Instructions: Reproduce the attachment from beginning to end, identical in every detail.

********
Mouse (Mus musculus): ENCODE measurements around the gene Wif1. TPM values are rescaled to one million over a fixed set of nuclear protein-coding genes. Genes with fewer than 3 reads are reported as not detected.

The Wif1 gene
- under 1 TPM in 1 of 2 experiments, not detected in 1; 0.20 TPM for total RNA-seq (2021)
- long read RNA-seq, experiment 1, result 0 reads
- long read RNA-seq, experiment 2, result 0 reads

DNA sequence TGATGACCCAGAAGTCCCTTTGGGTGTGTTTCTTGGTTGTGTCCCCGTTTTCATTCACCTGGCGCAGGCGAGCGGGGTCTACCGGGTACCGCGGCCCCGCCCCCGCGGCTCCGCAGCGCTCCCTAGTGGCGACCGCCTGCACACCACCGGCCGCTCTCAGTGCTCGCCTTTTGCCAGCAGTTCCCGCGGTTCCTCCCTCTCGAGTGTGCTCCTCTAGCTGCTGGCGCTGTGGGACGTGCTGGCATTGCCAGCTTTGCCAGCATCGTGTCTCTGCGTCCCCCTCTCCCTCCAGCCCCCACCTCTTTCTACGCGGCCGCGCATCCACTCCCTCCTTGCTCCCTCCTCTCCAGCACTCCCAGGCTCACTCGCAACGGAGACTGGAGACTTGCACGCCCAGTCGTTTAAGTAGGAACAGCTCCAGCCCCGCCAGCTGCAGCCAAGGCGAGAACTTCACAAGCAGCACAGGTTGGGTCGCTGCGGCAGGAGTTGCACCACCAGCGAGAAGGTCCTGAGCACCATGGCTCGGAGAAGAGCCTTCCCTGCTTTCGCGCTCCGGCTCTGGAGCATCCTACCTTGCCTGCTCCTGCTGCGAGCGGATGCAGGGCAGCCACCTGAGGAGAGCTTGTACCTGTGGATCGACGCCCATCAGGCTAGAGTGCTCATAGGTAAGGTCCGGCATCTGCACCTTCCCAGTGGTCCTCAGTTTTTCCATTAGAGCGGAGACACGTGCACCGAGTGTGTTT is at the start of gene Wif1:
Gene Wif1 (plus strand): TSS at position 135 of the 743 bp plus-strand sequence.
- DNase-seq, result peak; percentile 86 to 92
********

Mouse (Mus musculus): ENCODE measurements around the gene Wif1. TPM values are rescaled to one million over a fixed set of nuclear protein-coding genes. Genes with fewer than 3 reads are reported as not detected.

The Wif1 gene
- under 1 TPM in 1 of 2 experiments, not detected in 1; 0.20 TPM for total RNA-seq (2021)
- long read RNA-seq, experiment 1, result 0 reads
- long read RNA-seq, experiment 2, result 0 reads

DNA sequence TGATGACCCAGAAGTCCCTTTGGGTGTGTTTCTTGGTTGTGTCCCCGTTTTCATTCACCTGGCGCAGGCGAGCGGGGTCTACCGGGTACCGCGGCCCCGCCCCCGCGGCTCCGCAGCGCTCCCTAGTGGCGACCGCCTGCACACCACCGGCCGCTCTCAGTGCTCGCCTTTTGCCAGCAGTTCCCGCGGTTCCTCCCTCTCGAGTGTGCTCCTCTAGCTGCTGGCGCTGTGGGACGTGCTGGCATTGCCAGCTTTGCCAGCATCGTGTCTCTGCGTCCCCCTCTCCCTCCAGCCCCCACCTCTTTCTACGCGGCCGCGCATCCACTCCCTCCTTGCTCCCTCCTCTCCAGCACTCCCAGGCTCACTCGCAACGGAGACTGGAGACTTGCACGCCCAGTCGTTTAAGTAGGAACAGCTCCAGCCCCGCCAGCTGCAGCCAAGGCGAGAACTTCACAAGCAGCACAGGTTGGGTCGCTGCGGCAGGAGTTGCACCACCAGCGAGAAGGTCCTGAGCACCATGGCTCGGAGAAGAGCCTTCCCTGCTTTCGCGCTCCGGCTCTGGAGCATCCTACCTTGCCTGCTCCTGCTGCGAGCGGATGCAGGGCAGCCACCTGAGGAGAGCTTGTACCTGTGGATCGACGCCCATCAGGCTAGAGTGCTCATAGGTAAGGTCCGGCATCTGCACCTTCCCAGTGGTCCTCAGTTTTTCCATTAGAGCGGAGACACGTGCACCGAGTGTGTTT is at the start of gene Wif1:
Gene Wif1 (plus strand): TSS at position 135 of the 743 bp plus-strand sequence.
- DNase-seq, result peak; percentile 86 to 92